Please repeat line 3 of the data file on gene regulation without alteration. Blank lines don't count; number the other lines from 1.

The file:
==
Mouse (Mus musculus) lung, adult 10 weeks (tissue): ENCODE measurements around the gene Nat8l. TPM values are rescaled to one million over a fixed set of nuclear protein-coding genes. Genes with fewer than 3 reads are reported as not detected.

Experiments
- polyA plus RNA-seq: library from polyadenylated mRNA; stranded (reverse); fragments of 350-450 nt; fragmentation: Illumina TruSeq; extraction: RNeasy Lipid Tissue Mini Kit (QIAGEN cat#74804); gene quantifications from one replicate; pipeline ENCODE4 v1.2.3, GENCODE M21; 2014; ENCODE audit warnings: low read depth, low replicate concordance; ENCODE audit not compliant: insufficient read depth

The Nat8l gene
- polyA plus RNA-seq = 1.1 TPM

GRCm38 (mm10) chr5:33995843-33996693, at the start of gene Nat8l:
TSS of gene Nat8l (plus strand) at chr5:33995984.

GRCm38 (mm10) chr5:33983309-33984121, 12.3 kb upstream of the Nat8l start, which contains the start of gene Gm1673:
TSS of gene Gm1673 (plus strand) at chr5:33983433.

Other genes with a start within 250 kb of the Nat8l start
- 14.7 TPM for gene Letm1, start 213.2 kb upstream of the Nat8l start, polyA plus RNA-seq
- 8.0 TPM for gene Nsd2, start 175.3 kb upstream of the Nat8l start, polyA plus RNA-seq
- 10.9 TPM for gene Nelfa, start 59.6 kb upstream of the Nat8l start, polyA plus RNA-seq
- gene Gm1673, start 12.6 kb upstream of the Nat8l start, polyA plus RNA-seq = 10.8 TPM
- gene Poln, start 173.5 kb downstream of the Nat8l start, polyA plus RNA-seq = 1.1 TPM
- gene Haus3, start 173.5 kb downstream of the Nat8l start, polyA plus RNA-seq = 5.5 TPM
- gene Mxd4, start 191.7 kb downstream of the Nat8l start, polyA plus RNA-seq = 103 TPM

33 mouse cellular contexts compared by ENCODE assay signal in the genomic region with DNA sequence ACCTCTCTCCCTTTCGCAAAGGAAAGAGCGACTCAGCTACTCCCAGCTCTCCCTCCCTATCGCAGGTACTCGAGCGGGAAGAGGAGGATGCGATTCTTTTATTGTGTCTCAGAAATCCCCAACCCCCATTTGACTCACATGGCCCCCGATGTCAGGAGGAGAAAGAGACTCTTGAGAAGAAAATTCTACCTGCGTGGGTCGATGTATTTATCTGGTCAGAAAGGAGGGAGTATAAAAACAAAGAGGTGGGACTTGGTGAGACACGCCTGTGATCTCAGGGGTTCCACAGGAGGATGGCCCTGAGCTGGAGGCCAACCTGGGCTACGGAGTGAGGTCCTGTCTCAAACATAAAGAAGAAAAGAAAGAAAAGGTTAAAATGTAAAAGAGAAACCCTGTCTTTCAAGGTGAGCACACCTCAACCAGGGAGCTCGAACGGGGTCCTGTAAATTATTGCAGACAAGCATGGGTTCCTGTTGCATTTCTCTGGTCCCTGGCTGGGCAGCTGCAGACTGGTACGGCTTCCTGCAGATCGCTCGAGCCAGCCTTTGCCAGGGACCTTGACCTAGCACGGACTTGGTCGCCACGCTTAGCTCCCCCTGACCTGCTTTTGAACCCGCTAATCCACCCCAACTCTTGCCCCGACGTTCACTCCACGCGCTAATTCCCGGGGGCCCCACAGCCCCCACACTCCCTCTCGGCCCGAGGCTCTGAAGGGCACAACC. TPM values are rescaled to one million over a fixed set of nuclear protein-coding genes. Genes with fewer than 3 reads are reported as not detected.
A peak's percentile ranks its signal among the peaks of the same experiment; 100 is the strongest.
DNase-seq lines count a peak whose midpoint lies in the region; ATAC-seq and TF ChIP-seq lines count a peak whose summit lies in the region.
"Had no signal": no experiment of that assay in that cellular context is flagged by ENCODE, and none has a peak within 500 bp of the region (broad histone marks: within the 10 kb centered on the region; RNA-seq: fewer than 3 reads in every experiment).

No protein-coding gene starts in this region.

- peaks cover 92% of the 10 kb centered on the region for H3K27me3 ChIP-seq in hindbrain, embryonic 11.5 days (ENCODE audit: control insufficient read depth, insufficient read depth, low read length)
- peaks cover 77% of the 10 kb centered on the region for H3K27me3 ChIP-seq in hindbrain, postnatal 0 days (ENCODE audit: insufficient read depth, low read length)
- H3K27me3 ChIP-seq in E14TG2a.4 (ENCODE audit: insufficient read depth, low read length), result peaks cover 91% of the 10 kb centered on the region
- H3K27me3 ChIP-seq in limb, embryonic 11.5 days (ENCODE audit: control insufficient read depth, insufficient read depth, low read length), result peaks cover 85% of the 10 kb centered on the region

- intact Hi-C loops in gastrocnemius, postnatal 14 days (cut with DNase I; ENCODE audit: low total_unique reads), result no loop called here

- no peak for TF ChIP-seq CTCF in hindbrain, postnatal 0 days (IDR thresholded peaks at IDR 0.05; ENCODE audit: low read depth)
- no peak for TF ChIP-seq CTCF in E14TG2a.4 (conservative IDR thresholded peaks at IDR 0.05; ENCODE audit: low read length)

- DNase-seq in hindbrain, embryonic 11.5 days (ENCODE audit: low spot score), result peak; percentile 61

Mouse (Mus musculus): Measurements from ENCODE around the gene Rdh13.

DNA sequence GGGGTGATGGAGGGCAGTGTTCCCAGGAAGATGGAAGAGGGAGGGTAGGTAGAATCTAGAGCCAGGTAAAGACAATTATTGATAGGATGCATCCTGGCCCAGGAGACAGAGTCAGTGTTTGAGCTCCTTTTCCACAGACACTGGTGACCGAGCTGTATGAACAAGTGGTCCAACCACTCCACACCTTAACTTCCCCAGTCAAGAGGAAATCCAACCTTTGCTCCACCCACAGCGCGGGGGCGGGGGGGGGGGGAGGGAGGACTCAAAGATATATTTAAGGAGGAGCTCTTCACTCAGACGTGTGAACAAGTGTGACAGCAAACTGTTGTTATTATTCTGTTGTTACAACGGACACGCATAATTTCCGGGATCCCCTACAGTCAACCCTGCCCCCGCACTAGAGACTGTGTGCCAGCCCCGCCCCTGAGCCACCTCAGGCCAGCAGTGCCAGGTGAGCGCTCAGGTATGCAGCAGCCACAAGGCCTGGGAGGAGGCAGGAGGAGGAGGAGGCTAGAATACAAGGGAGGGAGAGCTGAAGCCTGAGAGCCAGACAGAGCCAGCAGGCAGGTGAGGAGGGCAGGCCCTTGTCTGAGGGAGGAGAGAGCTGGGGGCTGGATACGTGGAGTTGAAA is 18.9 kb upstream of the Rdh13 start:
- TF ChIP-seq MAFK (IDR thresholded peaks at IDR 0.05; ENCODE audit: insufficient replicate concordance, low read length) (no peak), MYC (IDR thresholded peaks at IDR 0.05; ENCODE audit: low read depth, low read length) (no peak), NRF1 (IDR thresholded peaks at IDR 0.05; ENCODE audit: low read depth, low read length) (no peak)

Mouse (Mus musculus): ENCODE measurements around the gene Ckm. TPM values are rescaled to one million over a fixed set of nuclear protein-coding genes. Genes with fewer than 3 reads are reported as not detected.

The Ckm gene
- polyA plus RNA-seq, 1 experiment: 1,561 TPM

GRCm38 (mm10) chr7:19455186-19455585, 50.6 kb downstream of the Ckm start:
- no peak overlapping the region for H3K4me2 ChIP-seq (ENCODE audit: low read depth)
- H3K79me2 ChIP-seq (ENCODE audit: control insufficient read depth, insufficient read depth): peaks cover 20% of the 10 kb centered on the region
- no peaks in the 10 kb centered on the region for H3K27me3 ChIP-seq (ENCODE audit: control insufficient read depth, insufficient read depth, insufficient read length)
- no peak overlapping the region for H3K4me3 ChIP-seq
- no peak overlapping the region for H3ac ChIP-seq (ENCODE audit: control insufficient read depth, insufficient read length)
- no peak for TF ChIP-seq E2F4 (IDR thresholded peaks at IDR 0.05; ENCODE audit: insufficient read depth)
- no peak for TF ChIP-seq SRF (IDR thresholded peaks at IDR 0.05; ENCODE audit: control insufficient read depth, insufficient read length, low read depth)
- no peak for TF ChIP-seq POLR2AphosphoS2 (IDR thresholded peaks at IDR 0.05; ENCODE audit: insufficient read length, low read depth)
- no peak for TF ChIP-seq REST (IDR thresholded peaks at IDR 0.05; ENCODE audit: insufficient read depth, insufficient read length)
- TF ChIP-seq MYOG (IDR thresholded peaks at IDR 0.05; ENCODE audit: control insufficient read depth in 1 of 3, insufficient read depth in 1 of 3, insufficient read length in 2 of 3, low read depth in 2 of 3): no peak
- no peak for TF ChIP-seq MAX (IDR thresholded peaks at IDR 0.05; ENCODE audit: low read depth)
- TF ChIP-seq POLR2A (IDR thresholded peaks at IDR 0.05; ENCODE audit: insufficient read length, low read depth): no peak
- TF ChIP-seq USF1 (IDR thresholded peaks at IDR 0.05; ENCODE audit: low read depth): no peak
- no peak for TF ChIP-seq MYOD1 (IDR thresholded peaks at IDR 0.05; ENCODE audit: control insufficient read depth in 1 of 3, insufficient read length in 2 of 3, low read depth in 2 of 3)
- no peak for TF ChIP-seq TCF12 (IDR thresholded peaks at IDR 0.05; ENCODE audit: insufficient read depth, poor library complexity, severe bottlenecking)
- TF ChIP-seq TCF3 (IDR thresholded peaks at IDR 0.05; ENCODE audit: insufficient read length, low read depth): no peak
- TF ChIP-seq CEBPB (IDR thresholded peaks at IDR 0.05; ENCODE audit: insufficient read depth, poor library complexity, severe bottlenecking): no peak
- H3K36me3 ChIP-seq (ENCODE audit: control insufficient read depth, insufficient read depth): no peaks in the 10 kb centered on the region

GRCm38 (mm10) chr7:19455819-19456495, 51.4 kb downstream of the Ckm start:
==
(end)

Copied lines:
- polyA plus RNA-seq: library from polyadenylated mRNA; stranded (reverse); fragments of 350-450 nt; fragmentation: Illumina TruSeq; extraction: RNeasy Lipid Tissue Mini Kit (QIAGEN cat#74804); gene quantifications from one replicate; pipeline ENCODE4 v1.2.3, GENCODE M21; 2014; ENCODE audit warnings: low read depth, low replicate concordance; ENCODE audit not compliant: insufficient read depth